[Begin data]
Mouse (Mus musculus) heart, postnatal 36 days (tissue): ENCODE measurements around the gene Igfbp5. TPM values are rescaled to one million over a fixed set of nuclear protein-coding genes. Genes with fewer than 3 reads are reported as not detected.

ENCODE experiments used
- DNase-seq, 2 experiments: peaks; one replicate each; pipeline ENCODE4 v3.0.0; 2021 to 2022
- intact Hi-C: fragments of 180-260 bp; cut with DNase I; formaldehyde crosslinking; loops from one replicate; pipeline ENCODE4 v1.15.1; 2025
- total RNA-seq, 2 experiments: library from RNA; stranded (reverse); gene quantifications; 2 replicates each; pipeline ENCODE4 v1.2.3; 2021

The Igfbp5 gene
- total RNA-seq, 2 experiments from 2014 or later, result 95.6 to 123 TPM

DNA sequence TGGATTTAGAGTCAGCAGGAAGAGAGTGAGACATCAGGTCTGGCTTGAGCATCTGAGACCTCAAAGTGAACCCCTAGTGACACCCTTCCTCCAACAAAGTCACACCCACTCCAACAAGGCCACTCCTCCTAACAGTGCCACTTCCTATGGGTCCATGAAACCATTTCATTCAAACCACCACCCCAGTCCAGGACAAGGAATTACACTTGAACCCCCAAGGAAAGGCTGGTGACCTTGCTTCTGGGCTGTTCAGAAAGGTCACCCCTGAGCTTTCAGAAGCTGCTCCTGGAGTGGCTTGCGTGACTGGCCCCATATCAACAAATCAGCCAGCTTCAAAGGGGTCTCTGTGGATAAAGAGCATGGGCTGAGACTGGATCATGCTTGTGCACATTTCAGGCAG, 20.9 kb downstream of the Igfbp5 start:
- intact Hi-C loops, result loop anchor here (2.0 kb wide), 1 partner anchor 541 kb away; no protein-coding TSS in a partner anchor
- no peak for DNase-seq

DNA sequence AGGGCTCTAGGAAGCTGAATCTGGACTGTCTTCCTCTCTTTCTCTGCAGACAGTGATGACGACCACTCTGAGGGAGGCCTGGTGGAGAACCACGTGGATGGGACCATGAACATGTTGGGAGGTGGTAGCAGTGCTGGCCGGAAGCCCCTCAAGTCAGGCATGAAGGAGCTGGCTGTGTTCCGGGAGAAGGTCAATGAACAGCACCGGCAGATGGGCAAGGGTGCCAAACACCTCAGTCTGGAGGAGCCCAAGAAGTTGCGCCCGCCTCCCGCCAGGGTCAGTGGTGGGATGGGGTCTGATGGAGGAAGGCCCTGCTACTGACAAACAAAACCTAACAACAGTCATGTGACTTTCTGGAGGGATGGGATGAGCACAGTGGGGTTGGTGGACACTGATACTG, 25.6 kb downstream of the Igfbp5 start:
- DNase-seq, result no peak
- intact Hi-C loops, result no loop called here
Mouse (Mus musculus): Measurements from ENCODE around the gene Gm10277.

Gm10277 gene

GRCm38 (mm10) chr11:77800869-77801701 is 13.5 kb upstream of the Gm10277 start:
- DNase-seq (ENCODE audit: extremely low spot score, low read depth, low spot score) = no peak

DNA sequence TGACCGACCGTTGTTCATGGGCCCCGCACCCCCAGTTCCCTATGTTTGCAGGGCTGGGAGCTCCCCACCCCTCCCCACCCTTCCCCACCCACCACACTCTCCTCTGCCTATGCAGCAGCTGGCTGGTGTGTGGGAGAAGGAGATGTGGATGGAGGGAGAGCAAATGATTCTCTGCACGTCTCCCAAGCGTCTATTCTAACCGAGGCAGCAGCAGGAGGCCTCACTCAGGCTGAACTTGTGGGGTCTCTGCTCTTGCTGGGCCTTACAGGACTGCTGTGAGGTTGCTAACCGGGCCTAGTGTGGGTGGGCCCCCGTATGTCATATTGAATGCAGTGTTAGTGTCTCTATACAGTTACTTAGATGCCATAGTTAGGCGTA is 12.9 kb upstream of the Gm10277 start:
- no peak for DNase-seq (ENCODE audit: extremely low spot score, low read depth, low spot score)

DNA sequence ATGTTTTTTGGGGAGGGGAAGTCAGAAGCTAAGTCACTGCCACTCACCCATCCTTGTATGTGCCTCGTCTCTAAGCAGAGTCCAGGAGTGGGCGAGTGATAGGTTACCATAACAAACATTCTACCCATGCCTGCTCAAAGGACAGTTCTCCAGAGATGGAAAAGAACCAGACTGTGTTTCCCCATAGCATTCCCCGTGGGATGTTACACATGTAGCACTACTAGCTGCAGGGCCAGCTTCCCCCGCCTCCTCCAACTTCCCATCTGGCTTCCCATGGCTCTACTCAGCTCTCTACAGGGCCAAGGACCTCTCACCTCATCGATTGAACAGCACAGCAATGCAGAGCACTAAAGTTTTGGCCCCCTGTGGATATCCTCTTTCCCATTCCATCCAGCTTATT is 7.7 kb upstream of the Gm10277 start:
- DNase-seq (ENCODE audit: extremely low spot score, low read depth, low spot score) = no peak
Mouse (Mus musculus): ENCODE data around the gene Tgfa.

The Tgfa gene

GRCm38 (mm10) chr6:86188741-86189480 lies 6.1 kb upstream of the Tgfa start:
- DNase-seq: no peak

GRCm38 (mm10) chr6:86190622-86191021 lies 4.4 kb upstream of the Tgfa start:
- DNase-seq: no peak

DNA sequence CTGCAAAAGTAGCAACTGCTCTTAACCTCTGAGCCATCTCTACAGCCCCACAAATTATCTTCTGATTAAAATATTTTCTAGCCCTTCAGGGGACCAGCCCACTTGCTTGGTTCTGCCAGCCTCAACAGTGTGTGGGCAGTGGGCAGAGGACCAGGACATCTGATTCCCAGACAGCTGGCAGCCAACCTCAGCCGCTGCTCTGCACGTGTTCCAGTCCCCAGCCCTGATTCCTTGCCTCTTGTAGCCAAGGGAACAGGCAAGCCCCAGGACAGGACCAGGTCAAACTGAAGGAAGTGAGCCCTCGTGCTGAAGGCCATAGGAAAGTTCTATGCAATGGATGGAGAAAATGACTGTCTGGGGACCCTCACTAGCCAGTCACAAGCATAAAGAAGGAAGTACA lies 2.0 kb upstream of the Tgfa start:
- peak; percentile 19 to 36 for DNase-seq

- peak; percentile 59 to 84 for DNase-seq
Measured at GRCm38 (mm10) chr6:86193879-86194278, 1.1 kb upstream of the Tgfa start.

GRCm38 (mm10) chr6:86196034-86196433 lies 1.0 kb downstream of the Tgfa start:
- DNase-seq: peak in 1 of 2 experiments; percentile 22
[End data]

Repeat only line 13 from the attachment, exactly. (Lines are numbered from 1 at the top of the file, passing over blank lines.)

- intact Hi-C loops, result no loop called here